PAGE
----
Seismic flare-ups leave scientists searching for answers
In the past few months, Alaska’s seen a flurry of volcanic eruptions and sizable earthquakes. It’s disrupted life in the Aleutian Islands and the far western Brooks Range — and it’s got scientists wondering how all the activity might be connected.
Right now, five volcanoes in the Aleutian Islands are on alert. John Power of the Alaska Volcano Observatory says it’s the most activity they’ve seen at once in their 26-year history.
“We’re as busy as we’ve ever been in terms of the number of volcanoes that are active in the state,” Power says.
But volcanoes seem to be waking up all across the chain. Shishaldin, Cleveland and Veniaminoff in the eastern and central Aleutians have been on alert for months now. In the western Aleutians, the AVO put Semisopochnoi on watch just last week.
But does it mean there’s something causing all these flare-ups? Power says, not necessarily.
“At this point, you know, we have to say it’s coincidental,” he says. “It could be that there is a larger process at work, but we’re not able to say what that is at this point in time, or if there is such a process. You know, perhaps the answer is we haven’t been looking long enough to know.”
Scientific understanding of plate tectonics began evolving in Alaska with the 1964 Good Friday quake, and Power says it’s still a work in progress. If there is something bigger going on, they can’t identify it — at least not yet.
That’s also true a thousand miles north of the Aleutians, where another seismic mystery has stretched across two months. Outside Noatak in the far western Brooks Range, there’s been a series of five earthquakes, each with a magnitude 5.7. The latest was on Monday.
Mike West of the Alaska Earthquake Center says the Noatak quakes are too far away to impact volcanoes in the Aleutians.
“Some of this is just a confluence of what really is day-to-day activity in Alaska,” he says.
But West also says their grasp on that activity is, well, shaky. They know the basics: a tectonic plate in the region seems to be slowly pulling away from the continent. Normally, that would cause one large quake. Here, West says it’s caused five smaller quakes instead.
“You can think of this as the earth sort of inching along instead of doing it in one big movement,” he says.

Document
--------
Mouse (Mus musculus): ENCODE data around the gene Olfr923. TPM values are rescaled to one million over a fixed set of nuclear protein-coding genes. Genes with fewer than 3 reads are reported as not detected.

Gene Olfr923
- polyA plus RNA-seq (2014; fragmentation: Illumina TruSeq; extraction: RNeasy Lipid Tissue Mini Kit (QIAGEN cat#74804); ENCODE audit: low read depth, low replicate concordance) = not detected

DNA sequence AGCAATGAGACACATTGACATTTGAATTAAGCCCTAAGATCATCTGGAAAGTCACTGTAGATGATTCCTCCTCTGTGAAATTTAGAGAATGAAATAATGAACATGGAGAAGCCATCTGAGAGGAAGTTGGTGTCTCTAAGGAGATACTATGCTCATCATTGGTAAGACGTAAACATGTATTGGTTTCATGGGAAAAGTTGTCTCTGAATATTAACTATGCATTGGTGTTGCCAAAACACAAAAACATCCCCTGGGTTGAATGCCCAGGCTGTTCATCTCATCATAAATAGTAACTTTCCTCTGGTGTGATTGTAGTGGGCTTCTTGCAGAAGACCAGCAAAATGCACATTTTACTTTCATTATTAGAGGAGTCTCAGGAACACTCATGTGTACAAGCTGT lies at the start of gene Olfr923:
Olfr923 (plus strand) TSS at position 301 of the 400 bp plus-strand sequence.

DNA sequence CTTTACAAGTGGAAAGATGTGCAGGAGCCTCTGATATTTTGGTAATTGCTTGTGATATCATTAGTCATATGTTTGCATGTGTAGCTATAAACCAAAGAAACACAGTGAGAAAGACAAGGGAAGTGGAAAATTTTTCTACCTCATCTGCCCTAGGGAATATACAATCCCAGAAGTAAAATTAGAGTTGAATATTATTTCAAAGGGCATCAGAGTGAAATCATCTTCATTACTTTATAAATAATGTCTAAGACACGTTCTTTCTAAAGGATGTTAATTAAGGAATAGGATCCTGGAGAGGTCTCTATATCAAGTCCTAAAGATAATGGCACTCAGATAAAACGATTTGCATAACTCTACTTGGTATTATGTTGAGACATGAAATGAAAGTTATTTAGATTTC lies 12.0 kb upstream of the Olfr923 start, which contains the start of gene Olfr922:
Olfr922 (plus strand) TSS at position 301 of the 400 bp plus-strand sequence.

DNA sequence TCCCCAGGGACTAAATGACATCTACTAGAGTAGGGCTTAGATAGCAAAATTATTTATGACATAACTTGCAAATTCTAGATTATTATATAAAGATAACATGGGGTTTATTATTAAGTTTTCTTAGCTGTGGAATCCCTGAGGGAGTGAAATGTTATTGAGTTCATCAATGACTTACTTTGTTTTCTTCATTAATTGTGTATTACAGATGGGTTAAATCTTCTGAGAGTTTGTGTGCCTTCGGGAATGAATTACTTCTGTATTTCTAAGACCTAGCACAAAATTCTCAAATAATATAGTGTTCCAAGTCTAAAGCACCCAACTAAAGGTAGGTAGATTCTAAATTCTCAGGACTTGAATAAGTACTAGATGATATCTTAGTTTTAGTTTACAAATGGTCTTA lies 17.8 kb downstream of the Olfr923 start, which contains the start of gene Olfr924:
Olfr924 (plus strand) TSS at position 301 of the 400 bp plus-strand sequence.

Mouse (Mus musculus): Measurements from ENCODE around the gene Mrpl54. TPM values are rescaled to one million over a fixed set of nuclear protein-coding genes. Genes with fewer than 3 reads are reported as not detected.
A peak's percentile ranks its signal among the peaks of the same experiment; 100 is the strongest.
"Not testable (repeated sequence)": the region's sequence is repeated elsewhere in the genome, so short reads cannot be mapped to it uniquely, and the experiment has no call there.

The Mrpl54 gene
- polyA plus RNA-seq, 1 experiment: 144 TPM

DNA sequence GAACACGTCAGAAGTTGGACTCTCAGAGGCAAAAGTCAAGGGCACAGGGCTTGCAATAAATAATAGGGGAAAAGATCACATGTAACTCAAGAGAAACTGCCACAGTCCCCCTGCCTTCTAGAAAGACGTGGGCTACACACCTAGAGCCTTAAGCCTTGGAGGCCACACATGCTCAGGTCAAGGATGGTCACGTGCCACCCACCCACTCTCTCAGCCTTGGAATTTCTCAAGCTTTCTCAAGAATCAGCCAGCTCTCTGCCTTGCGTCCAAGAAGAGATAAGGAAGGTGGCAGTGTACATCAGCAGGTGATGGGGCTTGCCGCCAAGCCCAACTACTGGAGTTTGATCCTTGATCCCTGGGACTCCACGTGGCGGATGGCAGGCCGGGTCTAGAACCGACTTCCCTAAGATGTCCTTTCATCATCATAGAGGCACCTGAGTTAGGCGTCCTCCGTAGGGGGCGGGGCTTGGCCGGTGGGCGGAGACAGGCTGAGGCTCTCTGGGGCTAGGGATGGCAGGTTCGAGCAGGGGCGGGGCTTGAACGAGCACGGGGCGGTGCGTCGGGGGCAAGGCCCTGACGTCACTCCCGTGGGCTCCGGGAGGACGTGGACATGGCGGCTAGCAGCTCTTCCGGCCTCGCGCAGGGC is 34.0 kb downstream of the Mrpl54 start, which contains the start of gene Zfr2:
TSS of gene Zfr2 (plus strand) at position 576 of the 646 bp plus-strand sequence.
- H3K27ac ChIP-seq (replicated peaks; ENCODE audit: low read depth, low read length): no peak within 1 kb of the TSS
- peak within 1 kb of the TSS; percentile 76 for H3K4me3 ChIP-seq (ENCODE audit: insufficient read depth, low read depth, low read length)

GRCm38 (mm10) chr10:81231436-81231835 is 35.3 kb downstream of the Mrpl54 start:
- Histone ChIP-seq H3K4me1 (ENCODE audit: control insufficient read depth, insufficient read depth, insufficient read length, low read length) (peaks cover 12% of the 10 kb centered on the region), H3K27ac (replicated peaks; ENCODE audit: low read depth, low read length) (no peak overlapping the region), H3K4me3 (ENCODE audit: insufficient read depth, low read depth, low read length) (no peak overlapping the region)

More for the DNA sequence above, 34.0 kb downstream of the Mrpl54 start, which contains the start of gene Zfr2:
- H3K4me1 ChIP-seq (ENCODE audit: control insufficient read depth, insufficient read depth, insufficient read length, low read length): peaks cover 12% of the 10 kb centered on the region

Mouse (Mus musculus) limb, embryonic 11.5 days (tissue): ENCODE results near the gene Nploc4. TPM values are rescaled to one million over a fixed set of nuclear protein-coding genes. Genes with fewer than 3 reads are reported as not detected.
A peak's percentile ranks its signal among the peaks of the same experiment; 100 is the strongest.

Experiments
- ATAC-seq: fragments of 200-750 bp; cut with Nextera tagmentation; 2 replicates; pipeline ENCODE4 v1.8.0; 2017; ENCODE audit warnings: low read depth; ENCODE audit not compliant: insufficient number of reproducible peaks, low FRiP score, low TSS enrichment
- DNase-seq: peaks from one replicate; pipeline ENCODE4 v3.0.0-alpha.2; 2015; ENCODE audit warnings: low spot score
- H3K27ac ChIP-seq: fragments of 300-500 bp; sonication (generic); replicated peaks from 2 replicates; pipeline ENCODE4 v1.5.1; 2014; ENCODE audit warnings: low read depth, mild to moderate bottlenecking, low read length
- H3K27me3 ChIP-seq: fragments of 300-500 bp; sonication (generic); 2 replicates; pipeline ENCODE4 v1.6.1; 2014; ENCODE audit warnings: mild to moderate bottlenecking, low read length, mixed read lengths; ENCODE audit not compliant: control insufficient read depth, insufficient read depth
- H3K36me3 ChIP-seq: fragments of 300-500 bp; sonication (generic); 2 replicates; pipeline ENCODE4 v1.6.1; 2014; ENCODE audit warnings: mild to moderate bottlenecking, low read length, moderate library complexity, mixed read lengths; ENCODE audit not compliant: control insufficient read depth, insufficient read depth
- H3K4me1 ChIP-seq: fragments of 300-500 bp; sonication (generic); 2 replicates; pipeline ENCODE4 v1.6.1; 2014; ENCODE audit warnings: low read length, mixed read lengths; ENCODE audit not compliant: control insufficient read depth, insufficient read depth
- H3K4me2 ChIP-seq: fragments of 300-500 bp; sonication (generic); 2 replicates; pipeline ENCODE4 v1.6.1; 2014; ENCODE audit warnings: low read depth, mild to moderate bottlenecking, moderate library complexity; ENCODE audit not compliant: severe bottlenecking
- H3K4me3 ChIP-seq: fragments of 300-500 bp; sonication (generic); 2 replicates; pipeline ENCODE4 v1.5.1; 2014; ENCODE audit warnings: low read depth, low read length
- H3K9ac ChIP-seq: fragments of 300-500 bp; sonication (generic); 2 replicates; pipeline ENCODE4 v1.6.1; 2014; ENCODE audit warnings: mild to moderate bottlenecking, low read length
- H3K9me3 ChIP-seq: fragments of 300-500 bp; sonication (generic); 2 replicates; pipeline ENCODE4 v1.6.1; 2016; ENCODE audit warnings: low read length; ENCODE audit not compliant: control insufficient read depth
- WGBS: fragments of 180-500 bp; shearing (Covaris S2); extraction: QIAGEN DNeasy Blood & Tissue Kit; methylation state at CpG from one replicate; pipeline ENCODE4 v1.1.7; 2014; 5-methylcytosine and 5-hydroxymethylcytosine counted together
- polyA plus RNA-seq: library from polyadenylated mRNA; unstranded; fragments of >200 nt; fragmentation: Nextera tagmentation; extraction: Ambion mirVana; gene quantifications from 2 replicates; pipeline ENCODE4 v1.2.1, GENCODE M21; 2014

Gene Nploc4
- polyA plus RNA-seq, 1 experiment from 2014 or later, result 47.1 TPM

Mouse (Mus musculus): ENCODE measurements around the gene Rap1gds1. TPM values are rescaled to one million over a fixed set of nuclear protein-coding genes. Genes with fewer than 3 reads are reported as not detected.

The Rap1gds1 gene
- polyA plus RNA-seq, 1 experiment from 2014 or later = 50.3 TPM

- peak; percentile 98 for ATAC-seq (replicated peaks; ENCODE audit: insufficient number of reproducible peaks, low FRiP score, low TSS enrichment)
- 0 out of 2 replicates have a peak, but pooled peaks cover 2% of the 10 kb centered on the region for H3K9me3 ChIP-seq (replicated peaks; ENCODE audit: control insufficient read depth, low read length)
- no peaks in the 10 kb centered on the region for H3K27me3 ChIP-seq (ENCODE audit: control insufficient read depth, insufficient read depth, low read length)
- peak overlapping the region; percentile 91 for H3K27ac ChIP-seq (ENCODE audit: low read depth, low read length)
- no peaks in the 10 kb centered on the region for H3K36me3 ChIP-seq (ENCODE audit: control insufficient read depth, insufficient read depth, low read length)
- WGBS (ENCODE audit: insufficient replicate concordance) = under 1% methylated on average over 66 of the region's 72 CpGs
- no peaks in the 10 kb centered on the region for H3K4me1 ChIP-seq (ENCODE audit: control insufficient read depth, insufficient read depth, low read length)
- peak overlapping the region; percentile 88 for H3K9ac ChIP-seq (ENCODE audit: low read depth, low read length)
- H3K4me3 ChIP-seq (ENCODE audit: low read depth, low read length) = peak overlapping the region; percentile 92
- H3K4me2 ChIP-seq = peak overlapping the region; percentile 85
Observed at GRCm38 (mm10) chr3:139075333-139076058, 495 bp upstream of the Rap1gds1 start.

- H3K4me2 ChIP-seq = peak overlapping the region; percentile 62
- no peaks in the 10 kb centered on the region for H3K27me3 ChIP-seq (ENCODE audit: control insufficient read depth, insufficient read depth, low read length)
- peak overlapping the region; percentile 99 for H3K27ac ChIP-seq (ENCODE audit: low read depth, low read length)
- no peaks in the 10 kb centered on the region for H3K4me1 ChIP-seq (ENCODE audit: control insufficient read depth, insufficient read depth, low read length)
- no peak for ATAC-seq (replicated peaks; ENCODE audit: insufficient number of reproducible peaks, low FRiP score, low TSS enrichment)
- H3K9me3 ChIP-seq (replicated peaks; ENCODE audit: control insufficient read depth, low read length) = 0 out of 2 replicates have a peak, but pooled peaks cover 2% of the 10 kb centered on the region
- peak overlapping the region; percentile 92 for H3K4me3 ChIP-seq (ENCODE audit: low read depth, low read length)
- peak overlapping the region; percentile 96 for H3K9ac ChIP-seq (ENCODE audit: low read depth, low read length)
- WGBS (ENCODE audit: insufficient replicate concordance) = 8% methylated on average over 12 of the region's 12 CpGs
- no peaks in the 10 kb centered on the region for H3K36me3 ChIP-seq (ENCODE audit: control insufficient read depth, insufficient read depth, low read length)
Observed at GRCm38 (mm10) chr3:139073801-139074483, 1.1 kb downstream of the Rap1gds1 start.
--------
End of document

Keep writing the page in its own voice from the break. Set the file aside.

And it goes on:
Still, a 5.7 magnitude earthquake is nothing to scoff at. It shows up on seismic monitors around the world, including the 400 stations in Alaska. For West, that’s a good thing. Even with two new short-term monitors in Noatak and Kotzebue, he doesn’t get enough information from the Noatak-area network alone.
“We have never had a focus on Western and Northern Alaska, and I personally feel that’s a bit of a liability for the state,” West says. “This sequence certainly indicates that there’s plenty of opportunity in these areas for earthquakes to intersect with populations.”
That’s his takeaway from this period of heightened activity — Alaskans live on volatile land. Quakes and volcanoes can damage property in the interior and interrupt air travel or set off tsunamis at sea. Even in remote towns, West says more monitors are always a good thing.
Back in the Aleutians, the AVO’s John Power is getting ready for some new monitoring of his own — on active Cleveland Volcano, located in the uninhabited Islands of the Four Mountains. This summer, the AVO will tag along with an archaeological expedition to put seismic monitors on Cleveland for the first time.
It’s a step forward, but there’s still a long way to go. Four of AVO’s on-alert volcanoes are repeat offenders with a long baseline of data. The fifth is more of an outlier. Semisopochnoi had been quiet since 1987 — the year before the AVO was formed – before it rumbled to life with a swarm of little earthquakes last week.
Since the island is so remote, Power says they don’t know much about it.
“It’s a volcano with a fairly violent past — it’s had a whole number of eruptions…. It’s actually a large caldera with a whole number of vents and very large lava flows that our geological investigations suggest are not that old,” he says. “And we are currently watching it very, very closely, because the type of activity it’s experiencing is what you might see or might expect at a reawakening volcano.”
Like the scientists near Noatak, Power says the AVO focuses on what they can address in the short term. They might not fully understand the science of what’s happening — but they can do their best to keep tabs on it.